A Cluster Bomb Killed My Father

It's time to outlaw these dangerous weapons once and for all.


As he did most days when I was home from university, my dad came into my room at six in the morning and placed a cup of Turkish coffee on my bedside table. He had been awake for a couple of hours, and he was getting ready to head back into the orchard under our house, in Bhamdoun, a picturesque town overlooking Beirut, to water the trees.

I had planned a "cleanliness campaign" that day with our Friends of Nature Club at the village. We had started the club that year as part of a fledgling environmental movement in Lebanon, but in the days following the Israeli invasion of 1982 we turned our attention to clearing up the rubble and debris of the aerial bombing of the Israel Defense Forces.

My dad was visibly worried. He said: "Baba, please be careful. There may still be unexploded bombs on the side of the streets. Be extra careful."

These were the last words I heard him say. And probably the last words he said.

Later that morning, I took a break from the cleaning campaign to buy additional brooms for the volunteers. I had to go to the next town to pick these up. Curiously, the shop did not have brooms in the showroom, and the owner gave me the key to the storage house to get them. When I got there and turned the key in the keyhole, it broke inside.

Things happened very fast after that. Before I had time to react, a speeding car came to a screeching halt next to me. Militiamen were inside. One of them called my name, with an insistently alarming tone: "We have been looking for you everywhere! Get in the car quickly." A few minutes later, the militiaman in the passenger seat turned back to me. "You have to be strong now. For the sake of your mother. Ammo Fadel was killed this morning. A cluster bomb exploded. Apparently the bomb got caught in the garden hose as he was dragging it between trees. He died instantly. It is best that you not look at him. His face is completely torn out." (Ammo Fadel was how my father was known in the village.)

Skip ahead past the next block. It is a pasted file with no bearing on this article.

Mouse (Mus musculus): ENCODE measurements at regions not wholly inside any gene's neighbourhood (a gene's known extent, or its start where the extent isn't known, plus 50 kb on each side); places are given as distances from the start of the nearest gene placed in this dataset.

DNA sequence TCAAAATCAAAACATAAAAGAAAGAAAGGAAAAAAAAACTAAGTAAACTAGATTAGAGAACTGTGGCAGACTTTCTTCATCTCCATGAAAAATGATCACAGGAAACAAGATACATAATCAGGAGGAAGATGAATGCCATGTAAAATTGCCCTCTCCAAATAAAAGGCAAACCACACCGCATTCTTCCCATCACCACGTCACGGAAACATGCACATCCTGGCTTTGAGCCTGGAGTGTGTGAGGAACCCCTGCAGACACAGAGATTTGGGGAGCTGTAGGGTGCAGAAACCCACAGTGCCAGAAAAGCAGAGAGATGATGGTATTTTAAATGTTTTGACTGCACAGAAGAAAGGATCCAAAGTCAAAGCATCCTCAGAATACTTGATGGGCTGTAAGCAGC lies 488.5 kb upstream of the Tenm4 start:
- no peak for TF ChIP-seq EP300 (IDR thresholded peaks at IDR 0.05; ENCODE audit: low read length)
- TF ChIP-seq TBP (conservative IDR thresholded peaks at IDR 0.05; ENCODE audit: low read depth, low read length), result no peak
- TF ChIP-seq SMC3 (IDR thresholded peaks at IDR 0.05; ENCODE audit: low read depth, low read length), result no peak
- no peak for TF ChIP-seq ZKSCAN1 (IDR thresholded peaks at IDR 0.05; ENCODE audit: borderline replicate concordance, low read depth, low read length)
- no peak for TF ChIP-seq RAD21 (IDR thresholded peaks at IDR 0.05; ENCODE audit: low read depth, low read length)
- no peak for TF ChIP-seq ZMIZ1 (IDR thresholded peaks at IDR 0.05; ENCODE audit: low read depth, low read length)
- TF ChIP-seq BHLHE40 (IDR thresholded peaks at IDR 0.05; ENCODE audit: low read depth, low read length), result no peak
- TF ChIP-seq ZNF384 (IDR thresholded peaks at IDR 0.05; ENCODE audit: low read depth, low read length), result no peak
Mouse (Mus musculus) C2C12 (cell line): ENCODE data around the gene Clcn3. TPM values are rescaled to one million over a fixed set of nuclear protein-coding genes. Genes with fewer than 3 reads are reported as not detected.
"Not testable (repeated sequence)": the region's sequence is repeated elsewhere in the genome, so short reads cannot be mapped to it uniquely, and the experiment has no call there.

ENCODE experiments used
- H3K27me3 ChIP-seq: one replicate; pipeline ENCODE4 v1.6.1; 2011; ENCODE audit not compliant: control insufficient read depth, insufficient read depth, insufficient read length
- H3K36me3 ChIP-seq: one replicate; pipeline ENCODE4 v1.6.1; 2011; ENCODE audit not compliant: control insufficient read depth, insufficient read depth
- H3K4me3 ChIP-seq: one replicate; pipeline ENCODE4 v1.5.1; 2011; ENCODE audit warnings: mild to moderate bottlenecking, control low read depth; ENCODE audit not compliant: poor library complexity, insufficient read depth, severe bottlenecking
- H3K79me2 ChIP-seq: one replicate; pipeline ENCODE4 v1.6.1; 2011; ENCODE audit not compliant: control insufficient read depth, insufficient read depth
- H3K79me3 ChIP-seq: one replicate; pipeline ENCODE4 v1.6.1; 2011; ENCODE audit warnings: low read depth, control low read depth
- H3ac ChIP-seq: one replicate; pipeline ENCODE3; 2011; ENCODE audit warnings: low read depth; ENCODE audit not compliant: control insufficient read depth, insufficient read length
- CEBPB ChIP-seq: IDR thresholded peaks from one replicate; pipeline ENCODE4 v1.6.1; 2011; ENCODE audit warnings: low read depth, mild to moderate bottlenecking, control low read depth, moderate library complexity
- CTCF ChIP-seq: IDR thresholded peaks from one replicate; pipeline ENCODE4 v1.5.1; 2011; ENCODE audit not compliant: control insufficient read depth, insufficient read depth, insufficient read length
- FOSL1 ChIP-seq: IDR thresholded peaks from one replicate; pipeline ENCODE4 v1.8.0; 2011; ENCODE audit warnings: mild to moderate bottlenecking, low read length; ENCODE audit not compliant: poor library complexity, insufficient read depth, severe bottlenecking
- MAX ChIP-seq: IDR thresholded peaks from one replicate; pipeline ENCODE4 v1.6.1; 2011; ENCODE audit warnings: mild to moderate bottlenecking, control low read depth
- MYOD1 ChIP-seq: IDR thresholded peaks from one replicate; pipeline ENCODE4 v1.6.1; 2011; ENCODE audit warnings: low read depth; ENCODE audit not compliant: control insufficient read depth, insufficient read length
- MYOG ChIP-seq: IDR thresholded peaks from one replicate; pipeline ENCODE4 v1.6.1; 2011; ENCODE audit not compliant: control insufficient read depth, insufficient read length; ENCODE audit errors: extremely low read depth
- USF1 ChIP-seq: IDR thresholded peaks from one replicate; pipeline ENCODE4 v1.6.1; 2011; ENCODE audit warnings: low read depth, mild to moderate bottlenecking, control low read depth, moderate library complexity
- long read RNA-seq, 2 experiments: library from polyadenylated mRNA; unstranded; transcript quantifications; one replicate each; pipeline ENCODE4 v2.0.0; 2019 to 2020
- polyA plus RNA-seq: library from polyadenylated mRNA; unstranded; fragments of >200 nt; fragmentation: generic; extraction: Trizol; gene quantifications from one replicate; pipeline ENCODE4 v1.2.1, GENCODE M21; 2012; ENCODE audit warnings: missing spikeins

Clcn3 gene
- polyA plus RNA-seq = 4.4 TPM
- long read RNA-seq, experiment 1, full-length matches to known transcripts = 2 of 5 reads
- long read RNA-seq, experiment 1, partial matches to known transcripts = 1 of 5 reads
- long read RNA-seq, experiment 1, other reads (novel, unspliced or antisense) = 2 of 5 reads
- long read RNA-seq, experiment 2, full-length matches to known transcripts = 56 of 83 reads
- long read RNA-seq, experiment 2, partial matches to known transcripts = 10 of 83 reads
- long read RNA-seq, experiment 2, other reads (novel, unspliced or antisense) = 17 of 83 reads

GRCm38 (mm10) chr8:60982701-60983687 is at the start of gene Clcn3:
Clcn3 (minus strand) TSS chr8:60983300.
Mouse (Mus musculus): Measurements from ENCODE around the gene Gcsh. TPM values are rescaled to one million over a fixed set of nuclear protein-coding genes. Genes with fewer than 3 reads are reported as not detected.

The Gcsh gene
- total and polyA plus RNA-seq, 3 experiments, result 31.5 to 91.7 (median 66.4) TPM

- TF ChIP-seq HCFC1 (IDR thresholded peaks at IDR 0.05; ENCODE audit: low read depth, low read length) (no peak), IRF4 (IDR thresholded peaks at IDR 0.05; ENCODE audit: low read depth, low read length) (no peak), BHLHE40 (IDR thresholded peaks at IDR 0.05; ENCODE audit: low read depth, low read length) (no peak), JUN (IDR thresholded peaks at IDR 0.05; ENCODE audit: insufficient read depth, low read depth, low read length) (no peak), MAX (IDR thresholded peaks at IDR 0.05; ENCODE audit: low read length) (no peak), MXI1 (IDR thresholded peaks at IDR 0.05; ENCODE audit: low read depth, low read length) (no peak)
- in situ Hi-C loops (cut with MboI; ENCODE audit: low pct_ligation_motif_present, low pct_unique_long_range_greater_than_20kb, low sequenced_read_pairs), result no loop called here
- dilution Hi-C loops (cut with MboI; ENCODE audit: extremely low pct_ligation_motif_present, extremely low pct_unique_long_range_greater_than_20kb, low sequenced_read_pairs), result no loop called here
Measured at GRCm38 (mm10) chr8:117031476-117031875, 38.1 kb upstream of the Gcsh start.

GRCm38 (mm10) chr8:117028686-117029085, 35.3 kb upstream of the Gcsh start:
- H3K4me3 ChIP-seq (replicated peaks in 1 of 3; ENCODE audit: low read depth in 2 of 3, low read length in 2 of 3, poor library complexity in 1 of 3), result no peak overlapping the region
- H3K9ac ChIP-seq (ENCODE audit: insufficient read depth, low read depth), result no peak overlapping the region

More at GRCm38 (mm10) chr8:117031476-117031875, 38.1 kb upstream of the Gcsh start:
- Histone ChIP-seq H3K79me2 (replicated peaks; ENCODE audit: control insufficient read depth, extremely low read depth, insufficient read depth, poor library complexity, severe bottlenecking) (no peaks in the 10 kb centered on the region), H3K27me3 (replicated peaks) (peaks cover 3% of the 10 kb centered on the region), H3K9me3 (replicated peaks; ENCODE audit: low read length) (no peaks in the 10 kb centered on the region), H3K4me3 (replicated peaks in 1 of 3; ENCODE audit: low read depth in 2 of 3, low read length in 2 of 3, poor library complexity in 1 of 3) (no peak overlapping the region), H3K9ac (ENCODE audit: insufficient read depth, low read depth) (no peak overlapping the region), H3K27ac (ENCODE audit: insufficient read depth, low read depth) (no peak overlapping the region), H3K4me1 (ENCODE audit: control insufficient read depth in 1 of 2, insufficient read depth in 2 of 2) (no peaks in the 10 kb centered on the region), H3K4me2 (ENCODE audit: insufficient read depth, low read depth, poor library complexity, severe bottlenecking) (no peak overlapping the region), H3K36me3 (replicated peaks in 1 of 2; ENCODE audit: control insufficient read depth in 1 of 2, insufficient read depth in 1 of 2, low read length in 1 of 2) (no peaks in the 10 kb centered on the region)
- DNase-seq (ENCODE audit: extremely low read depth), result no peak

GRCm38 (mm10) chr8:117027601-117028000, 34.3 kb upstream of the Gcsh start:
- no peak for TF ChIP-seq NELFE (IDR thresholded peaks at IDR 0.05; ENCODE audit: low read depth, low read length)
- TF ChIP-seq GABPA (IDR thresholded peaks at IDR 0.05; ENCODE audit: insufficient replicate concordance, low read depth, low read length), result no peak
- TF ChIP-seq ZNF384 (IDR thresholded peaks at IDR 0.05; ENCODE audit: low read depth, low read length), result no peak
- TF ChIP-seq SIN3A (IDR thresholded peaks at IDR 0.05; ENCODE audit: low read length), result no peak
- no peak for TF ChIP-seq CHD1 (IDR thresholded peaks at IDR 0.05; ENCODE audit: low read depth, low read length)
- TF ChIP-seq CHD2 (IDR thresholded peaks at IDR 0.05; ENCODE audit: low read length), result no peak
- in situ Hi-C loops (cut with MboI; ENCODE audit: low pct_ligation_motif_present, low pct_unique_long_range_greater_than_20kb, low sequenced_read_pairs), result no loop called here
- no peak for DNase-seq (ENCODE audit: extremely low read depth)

I did not say much for several days after that. And I did not drink Turkish coffee for several months.

In the weeks that followed, we were on the lookout for cluster bomblets in the village. We found hundreds of these in every place imaginable — snuggled underneath car tires, on street corners, inside homes, and of course in orchards and vineyards in our valley and in the thorn and thistle fields in the rugged hills above the village. The variety used at the time by the Israel Defense Forces was a little larger than size D batteries — with a white ribbon hanging from each. We detonated as many as we could.

This was June 1982. Bhamdoun’s strategic location on Mount Lebanon, high above the Mediterranean, made it a favorite spot for "last stand" battles between warring forces trying to control the road between Beirut and Damascus.

Much has happened since then. In September 1983, after the invading Israeli army withdrew from our part of the mountains, Christians and Druze fought a fierce battle in Bhamdoun for control of the mountains. Our village was torched to the ground. Fellow Bhamdounis, along with Christians from neighboring villages, were "ethnically cleansed" and took refuge in other parts of the country. We lived in exile for 15 years.

We have since rebuilt the village, in some cases restoring the old houses one stone at a time. We redid the dilapidated terraces on our land and replaced the orchard under our house with a vineyard. My son Karim, who was born and raised in the United States, graduated from George Washington University in 2012. He is now working in Lebanon to provide assistance to Palestinian refugees — more than 50 years into their own exile.

Karim called me the other day. He told me that he and his friends spent the weekend in the village, and he proudly mentioned that he went up with them on the mountain paths above our house. I was silent for a moment. And then I said: "Karim: Please be careful.… Be extra careful.…"

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